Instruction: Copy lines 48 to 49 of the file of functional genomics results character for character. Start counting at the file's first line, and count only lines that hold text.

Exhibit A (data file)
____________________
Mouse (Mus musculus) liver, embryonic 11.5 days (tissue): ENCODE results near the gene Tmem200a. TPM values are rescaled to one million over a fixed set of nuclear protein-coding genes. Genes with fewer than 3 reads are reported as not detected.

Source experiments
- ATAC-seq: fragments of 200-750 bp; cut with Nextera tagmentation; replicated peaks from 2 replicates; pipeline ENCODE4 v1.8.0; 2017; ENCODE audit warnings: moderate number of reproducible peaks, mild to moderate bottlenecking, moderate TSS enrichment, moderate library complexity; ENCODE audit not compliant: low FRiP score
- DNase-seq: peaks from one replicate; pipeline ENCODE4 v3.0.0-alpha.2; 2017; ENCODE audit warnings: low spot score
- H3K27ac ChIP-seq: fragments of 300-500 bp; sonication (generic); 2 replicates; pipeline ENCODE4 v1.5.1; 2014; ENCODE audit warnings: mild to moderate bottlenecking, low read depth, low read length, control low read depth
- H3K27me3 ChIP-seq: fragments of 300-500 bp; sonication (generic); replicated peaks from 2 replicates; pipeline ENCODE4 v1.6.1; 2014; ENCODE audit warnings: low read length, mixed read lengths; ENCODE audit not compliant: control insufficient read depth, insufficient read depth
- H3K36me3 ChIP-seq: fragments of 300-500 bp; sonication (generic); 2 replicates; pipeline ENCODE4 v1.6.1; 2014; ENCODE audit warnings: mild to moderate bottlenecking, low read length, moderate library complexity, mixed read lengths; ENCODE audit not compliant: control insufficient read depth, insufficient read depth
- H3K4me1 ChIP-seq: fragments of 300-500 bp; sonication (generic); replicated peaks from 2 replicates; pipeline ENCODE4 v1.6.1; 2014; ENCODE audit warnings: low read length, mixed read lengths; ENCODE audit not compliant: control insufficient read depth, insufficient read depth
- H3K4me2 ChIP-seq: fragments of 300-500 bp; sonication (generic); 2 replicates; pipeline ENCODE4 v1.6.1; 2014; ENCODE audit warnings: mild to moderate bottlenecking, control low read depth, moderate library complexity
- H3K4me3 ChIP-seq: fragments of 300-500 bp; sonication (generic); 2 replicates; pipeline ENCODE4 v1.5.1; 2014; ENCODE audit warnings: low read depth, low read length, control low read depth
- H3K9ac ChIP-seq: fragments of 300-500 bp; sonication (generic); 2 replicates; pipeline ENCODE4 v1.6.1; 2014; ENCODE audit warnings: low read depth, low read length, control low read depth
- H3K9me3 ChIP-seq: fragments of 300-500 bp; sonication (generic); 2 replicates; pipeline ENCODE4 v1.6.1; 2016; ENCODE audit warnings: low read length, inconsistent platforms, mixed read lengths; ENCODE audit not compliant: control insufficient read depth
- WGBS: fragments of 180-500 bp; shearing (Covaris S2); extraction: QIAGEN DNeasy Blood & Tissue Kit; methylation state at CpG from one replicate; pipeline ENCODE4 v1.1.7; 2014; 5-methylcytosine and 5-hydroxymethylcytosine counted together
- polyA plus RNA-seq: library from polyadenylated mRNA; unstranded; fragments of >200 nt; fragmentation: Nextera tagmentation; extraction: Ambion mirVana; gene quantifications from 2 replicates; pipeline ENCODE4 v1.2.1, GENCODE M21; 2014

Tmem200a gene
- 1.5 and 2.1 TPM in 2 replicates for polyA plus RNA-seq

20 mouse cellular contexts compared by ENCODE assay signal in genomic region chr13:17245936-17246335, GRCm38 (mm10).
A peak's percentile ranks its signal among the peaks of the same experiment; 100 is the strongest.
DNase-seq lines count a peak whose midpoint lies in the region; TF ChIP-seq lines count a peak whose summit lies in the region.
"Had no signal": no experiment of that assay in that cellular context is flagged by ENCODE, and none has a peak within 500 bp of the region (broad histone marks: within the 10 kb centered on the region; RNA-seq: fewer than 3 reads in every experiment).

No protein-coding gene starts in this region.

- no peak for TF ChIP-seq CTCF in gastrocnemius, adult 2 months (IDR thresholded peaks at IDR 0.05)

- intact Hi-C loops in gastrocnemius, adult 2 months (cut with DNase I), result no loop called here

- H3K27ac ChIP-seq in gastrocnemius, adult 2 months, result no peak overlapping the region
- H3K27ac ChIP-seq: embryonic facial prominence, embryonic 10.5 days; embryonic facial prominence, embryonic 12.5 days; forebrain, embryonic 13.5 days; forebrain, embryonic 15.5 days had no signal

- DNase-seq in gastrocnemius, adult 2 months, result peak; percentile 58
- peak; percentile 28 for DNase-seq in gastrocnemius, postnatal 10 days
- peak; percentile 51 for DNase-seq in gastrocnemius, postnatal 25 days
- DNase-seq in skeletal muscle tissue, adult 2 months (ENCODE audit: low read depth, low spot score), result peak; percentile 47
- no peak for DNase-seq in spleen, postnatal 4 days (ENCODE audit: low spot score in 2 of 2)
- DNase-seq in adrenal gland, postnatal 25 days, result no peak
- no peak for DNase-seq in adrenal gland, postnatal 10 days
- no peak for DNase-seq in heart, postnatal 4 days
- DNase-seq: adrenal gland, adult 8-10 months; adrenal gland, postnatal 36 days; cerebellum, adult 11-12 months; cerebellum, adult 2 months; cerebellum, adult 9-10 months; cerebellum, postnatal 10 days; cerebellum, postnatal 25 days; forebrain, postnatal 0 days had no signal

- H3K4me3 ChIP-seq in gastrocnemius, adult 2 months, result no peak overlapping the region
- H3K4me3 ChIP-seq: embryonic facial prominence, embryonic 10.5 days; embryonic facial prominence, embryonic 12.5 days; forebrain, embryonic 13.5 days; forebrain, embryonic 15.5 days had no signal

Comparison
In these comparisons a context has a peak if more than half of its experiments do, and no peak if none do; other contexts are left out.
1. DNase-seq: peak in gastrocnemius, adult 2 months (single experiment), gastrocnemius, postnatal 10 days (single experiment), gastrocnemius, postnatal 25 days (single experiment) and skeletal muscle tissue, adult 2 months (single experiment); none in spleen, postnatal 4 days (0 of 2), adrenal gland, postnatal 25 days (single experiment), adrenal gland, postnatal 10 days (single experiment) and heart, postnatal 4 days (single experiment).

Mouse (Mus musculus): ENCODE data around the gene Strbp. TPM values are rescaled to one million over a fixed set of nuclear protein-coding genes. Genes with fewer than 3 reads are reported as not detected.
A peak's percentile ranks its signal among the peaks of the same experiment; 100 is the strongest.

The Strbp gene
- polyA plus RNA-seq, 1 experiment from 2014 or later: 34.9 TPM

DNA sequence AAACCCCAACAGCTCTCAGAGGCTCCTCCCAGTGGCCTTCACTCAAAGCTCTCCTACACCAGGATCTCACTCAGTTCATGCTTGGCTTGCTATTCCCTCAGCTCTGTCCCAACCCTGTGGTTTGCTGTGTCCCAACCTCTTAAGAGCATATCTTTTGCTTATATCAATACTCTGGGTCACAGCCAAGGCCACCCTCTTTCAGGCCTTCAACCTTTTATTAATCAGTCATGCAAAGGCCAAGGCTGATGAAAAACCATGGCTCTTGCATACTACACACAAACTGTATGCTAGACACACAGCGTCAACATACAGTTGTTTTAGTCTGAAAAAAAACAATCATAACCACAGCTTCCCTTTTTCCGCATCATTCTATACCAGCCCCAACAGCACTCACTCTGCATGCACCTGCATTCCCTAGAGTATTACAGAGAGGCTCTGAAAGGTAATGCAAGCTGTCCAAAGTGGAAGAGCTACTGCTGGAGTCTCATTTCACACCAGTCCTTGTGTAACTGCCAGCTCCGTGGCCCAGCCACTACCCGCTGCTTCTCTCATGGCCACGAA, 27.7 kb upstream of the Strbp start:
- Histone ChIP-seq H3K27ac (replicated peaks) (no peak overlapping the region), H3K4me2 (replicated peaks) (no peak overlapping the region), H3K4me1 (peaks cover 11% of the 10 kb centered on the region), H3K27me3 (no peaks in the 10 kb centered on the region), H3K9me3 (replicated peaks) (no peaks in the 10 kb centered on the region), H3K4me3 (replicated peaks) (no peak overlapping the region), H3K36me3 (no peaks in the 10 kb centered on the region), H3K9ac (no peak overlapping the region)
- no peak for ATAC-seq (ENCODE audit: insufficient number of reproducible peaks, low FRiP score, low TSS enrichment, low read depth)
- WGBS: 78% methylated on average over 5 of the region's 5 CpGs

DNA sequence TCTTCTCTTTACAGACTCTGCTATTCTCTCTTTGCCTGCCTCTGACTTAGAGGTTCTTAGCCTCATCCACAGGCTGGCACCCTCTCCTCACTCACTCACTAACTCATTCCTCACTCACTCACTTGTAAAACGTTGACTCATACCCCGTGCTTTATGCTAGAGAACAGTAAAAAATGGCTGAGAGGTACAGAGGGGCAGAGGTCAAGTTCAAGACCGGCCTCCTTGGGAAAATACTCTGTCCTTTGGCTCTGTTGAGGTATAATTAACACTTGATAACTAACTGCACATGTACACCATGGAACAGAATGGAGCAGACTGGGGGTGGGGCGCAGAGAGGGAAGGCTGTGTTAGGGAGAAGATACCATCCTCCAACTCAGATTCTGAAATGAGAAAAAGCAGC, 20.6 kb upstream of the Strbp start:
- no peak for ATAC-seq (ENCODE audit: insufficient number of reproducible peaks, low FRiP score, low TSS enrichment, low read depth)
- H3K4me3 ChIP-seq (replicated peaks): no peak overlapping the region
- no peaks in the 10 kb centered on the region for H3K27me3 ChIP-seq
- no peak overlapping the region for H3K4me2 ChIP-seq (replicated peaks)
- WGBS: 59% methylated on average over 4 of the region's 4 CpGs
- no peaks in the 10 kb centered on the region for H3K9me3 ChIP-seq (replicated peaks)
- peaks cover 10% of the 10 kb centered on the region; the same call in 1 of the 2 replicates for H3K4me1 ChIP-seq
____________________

DNA sequence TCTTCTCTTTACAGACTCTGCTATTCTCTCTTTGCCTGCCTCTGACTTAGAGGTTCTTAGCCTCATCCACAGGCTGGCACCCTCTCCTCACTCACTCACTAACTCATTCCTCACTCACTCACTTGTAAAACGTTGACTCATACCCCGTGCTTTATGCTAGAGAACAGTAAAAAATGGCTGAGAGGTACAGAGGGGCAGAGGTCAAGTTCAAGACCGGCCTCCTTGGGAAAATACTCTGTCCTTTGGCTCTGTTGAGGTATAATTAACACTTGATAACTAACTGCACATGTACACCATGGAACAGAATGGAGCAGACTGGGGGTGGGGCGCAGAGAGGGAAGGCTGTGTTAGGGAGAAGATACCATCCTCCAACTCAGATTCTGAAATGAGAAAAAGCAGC, 20.6 kb upstream of the Strbp start:
- no peak for ATAC-seq (ENCODE audit: insufficient number of reproducible peaks, low FRiP score, low TSS enrichment, low read depth)